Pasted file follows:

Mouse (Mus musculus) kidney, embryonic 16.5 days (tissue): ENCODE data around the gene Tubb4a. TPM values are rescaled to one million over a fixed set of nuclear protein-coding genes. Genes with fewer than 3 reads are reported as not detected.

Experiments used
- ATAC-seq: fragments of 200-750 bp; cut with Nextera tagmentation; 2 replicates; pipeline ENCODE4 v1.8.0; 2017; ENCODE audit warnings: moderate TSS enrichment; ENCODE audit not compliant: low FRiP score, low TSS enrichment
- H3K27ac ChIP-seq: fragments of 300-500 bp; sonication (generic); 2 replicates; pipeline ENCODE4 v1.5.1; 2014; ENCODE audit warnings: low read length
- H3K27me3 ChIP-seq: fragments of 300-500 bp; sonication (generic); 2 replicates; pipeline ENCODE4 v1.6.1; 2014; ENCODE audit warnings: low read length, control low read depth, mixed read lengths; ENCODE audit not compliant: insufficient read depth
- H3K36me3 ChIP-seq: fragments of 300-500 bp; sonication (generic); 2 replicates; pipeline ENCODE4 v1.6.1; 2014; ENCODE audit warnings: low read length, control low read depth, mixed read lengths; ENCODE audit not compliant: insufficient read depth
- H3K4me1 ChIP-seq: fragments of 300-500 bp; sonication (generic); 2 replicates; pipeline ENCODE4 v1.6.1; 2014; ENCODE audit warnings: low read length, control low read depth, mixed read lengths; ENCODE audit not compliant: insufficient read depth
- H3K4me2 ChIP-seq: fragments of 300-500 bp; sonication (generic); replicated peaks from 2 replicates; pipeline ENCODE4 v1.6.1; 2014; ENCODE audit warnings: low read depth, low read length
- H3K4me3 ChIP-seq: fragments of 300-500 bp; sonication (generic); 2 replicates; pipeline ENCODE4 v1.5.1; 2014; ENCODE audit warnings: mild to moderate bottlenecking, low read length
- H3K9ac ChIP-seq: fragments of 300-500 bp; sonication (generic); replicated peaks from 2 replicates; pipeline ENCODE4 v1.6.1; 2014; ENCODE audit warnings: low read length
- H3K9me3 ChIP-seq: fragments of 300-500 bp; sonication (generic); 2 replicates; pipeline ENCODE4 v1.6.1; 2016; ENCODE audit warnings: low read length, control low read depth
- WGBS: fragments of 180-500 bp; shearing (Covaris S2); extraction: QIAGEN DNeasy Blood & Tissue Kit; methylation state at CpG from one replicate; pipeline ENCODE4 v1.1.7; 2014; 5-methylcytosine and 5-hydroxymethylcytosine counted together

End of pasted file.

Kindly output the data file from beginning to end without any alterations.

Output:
Mouse (Mus musculus) kidney, embryonic 16.5 days (tissue): ENCODE data around the gene Tubb4a. TPM values are rescaled to one million over a fixed set of nuclear protein-coding genes. Genes with fewer than 3 reads are reported as not detected.

Experiments used
- ATAC-seq: fragments of 200-750 bp; cut with Nextera tagmentation; 2 replicates; pipeline ENCODE4 v1.8.0; 2017; ENCODE audit warnings: moderate TSS enrichment; ENCODE audit not compliant: low FRiP score, low TSS enrichment
- H3K27ac ChIP-seq: fragments of 300-500 bp; sonication (generic); 2 replicates; pipeline ENCODE4 v1.5.1; 2014; ENCODE audit warnings: low read length
- H3K27me3 ChIP-seq: fragments of 300-500 bp; sonication (generic); 2 replicates; pipeline ENCODE4 v1.6.1; 2014; ENCODE audit warnings: low read length, control low read depth, mixed read lengths; ENCODE audit not compliant: insufficient read depth
- H3K36me3 ChIP-seq: fragments of 300-500 bp; sonication (generic); 2 replicates; pipeline ENCODE4 v1.6.1; 2014; ENCODE audit warnings: low read length, control low read depth, mixed read lengths; ENCODE audit not compliant: insufficient read depth
- H3K4me1 ChIP-seq: fragments of 300-500 bp; sonication (generic); 2 replicates; pipeline ENCODE4 v1.6.1; 2014; ENCODE audit warnings: low read length, control low read depth, mixed read lengths; ENCODE audit not compliant: insufficient read depth
- H3K4me2 ChIP-seq: fragments of 300-500 bp; sonication (generic); replicated peaks from 2 replicates; pipeline ENCODE4 v1.6.1; 2014; ENCODE audit warnings: low read depth, low read length
- H3K4me3 ChIP-seq: fragments of 300-500 bp; sonication (generic); 2 replicates; pipeline ENCODE4 v1.5.1; 2014; ENCODE audit warnings: mild to moderate bottlenecking, low read length
- H3K9ac ChIP-seq: fragments of 300-500 bp; sonication (generic); replicated peaks from 2 replicates; pipeline ENCODE4 v1.6.1; 2014; ENCODE audit warnings: low read length
- H3K9me3 ChIP-seq: fragments of 300-500 bp; sonication (generic); 2 replicates; pipeline ENCODE4 v1.6.1; 2016; ENCODE audit warnings: low read length, control low read depth
- WGBS: fragments of 180-500 bp; shearing (Covaris S2); extraction: QIAGEN DNeasy Blood & Tissue Kit; methylation state at CpG from one replicate; pipeline ENCODE4 v1.1.7; 2014; 5-methylcytosine and 5-hydroxymethylcytosine counted together